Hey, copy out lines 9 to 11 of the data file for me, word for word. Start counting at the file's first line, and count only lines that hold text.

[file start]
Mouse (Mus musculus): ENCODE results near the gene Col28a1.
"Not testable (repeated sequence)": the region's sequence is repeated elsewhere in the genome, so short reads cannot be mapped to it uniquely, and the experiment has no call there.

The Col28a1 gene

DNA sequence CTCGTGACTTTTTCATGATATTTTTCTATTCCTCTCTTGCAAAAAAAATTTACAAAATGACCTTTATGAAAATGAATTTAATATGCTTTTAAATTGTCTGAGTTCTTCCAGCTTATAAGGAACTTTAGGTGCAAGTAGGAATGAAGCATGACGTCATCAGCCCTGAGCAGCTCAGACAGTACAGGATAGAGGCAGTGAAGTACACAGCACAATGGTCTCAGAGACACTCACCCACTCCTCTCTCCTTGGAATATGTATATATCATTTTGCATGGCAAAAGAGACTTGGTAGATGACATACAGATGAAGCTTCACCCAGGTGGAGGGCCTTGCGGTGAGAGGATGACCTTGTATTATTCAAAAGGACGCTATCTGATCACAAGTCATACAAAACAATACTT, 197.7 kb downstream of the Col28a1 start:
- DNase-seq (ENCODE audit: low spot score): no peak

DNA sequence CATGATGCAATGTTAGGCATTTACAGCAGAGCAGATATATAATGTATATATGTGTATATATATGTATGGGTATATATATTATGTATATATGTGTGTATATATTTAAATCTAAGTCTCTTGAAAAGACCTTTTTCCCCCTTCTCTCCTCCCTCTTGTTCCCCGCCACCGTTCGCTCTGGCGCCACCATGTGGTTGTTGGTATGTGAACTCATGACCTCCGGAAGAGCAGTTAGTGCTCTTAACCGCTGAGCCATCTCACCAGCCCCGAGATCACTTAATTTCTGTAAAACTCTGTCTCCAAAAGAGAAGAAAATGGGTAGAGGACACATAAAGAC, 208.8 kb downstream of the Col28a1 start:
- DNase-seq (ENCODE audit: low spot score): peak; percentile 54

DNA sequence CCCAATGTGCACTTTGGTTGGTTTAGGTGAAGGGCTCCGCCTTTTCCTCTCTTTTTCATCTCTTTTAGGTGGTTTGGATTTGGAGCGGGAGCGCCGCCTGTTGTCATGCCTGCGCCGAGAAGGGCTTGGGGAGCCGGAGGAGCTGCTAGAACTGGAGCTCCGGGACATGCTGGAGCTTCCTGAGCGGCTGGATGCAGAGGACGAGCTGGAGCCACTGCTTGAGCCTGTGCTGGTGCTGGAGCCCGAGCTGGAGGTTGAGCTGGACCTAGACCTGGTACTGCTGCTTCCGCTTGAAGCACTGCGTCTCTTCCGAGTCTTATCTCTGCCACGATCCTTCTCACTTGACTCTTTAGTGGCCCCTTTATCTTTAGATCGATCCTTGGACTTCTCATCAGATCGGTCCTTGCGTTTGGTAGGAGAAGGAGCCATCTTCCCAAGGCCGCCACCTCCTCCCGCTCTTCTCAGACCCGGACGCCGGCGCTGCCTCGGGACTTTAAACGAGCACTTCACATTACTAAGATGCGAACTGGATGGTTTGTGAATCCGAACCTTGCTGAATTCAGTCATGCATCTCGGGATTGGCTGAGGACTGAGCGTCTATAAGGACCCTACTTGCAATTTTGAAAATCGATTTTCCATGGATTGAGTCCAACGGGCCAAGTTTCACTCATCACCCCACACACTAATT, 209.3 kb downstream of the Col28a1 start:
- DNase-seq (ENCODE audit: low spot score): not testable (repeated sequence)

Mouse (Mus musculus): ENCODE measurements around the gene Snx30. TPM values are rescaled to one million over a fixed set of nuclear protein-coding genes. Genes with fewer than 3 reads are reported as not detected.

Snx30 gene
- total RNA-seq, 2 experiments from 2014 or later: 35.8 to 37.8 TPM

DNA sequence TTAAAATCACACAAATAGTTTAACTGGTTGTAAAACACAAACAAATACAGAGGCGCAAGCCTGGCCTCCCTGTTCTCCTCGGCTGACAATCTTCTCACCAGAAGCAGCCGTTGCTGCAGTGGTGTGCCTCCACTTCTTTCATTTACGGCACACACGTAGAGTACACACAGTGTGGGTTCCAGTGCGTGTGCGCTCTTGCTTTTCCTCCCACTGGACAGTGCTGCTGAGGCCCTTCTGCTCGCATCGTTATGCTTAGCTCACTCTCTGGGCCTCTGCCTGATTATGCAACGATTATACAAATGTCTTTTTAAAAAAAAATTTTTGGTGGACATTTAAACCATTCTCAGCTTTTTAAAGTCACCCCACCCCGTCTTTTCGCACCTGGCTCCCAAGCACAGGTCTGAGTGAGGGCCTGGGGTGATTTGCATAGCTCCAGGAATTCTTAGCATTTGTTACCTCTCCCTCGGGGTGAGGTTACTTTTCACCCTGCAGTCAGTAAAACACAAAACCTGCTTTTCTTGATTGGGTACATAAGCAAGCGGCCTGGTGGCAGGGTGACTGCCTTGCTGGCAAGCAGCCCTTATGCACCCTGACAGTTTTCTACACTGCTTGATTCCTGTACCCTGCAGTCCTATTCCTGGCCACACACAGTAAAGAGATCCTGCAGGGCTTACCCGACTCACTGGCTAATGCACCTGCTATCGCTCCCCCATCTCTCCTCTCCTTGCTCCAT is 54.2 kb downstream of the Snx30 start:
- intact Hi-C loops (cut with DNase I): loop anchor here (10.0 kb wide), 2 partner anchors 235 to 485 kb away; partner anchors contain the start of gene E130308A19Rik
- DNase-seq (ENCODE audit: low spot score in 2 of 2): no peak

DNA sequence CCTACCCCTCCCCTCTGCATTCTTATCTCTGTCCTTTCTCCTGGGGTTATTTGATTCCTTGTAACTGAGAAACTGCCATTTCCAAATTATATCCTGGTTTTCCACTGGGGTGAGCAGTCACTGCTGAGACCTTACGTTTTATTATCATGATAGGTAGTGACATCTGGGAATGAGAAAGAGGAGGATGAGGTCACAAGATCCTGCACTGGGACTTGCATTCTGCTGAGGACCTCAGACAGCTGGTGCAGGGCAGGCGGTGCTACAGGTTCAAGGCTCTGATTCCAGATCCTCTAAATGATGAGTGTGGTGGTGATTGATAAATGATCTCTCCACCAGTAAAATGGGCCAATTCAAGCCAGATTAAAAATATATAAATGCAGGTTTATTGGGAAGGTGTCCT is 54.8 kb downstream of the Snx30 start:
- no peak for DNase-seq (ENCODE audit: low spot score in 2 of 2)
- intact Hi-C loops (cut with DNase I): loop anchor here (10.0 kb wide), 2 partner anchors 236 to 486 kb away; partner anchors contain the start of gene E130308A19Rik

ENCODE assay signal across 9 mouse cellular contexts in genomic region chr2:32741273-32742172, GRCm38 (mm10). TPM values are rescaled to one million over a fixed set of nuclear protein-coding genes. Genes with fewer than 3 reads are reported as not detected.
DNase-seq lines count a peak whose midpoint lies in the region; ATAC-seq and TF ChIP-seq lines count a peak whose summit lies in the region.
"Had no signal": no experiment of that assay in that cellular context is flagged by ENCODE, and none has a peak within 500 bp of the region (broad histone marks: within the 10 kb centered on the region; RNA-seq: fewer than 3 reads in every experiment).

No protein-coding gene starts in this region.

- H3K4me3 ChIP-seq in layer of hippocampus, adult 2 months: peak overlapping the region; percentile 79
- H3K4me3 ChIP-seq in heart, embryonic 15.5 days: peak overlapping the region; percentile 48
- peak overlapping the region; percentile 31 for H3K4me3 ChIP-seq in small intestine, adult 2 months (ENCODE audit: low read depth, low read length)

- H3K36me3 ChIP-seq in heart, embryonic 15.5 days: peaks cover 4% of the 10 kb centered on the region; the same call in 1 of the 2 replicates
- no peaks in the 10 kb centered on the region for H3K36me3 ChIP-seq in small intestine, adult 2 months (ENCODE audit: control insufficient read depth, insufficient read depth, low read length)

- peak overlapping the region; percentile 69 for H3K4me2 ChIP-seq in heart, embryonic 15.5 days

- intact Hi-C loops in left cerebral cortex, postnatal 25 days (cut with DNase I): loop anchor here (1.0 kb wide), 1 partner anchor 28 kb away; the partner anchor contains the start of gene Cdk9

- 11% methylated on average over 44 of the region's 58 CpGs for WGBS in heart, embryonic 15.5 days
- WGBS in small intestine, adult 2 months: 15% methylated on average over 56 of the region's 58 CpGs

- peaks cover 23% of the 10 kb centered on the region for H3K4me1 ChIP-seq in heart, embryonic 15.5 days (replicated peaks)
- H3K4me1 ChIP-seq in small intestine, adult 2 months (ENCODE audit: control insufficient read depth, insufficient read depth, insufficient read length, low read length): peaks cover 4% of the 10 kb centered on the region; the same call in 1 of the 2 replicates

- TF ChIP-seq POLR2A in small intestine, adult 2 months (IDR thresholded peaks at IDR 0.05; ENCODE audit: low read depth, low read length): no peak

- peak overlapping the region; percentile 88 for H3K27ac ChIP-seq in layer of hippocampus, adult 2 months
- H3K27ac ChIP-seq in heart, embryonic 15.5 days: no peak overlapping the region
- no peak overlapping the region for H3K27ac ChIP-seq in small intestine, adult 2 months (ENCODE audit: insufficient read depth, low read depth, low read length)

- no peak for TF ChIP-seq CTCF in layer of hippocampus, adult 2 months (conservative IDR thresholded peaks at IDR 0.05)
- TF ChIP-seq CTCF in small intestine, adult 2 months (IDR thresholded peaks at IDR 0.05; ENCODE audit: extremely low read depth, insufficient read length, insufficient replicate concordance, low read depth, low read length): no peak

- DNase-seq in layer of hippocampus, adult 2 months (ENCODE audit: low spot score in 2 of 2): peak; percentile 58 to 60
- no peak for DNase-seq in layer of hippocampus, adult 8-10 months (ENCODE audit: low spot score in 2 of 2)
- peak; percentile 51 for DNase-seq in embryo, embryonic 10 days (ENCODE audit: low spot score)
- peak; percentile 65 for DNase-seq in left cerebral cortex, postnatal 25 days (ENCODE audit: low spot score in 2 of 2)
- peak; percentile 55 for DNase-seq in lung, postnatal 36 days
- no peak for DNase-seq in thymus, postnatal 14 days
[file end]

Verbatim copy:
- DNase-seq (ENCODE audit: low spot score): not testable (repeated sequence)

Mouse (Mus musculus): ENCODE measurements around the gene Snx30. TPM values are rescaled to one million over a fixed set of nuclear protein-coding genes. Genes with fewer than 3 reads are reported as not detected.

Snx30 gene